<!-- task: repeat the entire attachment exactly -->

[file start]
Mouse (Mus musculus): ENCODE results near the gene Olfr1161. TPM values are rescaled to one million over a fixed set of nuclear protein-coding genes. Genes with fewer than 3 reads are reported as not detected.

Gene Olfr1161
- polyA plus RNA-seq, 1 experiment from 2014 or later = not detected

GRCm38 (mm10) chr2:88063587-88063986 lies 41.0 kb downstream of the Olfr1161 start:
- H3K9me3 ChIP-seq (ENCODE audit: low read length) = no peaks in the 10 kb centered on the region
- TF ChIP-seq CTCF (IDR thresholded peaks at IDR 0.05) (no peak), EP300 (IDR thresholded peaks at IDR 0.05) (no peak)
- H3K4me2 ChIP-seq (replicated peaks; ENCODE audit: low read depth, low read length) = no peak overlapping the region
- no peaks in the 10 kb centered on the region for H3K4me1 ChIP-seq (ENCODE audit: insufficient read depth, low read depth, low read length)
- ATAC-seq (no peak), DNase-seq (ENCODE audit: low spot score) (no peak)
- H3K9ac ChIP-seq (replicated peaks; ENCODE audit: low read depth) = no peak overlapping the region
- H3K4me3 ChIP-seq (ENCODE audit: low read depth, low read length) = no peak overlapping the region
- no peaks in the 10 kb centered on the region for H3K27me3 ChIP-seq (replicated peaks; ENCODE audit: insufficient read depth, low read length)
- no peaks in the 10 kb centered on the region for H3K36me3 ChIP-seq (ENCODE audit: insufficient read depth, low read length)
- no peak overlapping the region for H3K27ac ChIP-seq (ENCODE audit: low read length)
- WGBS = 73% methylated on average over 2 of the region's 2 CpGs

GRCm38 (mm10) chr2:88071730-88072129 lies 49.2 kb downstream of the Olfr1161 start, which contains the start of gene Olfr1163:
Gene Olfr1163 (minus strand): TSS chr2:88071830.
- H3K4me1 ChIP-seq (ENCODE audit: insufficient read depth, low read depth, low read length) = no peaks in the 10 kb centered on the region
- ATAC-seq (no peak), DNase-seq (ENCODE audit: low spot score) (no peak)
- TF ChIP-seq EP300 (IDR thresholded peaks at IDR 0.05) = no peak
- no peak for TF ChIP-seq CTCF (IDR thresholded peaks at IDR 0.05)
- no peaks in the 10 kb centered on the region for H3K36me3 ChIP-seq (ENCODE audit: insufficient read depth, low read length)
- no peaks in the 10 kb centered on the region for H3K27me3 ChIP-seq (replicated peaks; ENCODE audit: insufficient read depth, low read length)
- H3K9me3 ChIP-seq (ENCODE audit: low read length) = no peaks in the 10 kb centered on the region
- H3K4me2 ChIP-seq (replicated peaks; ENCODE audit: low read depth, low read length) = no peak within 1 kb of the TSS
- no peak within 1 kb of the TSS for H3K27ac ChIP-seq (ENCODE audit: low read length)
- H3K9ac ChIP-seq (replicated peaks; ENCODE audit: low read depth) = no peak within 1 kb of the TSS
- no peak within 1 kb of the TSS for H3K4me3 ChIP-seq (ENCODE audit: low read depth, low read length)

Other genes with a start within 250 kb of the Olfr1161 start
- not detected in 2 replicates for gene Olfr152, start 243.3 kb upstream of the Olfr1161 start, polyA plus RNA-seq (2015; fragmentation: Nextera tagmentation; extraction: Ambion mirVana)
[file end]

Mouse (Mus musculus): ENCODE results near the gene Olfr1161. TPM values are rescaled to one million over a fixed set of nuclear protein-coding genes. Genes with fewer than 3 reads are reported as not detected.

Gene Olfr1161
- polyA plus RNA-seq, 1 experiment from 2014 or later = not detected

GRCm38 (mm10) chr2:88063587-88063986 lies 41.0 kb downstream of the Olfr1161 start:
- H3K9me3 ChIP-seq (ENCODE audit: low read length) = no peaks in the 10 kb centered on the region
- TF ChIP-seq CTCF (IDR thresholded peaks at IDR 0.05) (no peak), EP300 (IDR thresholded peaks at IDR 0.05) (no peak)
- H3K4me2 ChIP-seq (replicated peaks; ENCODE audit: low read depth, low read length) = no peak overlapping the region
- no peaks in the 10 kb centered on the region for H3K4me1 ChIP-seq (ENCODE audit: insufficient read depth, low read depth, low read length)
- ATAC-seq (no peak), DNase-seq (ENCODE audit: low spot score) (no peak)
- H3K9ac ChIP-seq (replicated peaks; ENCODE audit: low read depth) = no peak overlapping the region
- H3K4me3 ChIP-seq (ENCODE audit: low read depth, low read length) = no peak overlapping the region
- no peaks in the 10 kb centered on the region for H3K27me3 ChIP-seq (replicated peaks; ENCODE audit: insufficient read depth, low read length)
- no peaks in the 10 kb centered on the region for H3K36me3 ChIP-seq (ENCODE audit: insufficient read depth, low read length)
- no peak overlapping the region for H3K27ac ChIP-seq (ENCODE audit: low read length)
- WGBS = 73% methylated on average over 2 of the region's 2 CpGs

GRCm38 (mm10) chr2:88071730-88072129 lies 49.2 kb downstream of the Olfr1161 start, which contains the start of gene Olfr1163:
Gene Olfr1163 (minus strand): TSS chr2:88071830.
- H3K4me1 ChIP-seq (ENCODE audit: insufficient read depth, low read depth, low read length) = no peaks in the 10 kb centered on the region
- ATAC-seq (no peak), DNase-seq (ENCODE audit: low spot score) (no peak)
- TF ChIP-seq EP300 (IDR thresholded peaks at IDR 0.05) = no peak
- no peak for TF ChIP-seq CTCF (IDR thresholded peaks at IDR 0.05)
- no peaks in the 10 kb centered on the region for H3K36me3 ChIP-seq (ENCODE audit: insufficient read depth, low read length)
- no peaks in the 10 kb centered on the region for H3K27me3 ChIP-seq (replicated peaks; ENCODE audit: insufficient read depth, low read length)
- H3K9me3 ChIP-seq (ENCODE audit: low read length) = no peaks in the 10 kb centered on the region
- H3K4me2 ChIP-seq (replicated peaks; ENCODE audit: low read depth, low read length) = no peak within 1 kb of the TSS
- no peak within 1 kb of the TSS for H3K27ac ChIP-seq (ENCODE audit: low read length)
- H3K9ac ChIP-seq (replicated peaks; ENCODE audit: low read depth) = no peak within 1 kb of the TSS
- no peak within 1 kb of the TSS for H3K4me3 ChIP-seq (ENCODE audit: low read depth, low read length)

Other genes with a start within 250 kb of the Olfr1161 start
- not detected in 2 replicates for gene Olfr152, start 243.3 kb upstream of the Olfr1161 start, polyA plus RNA-seq (2015; fragmentation: Nextera tagmentation; extraction: Ambion mirVana)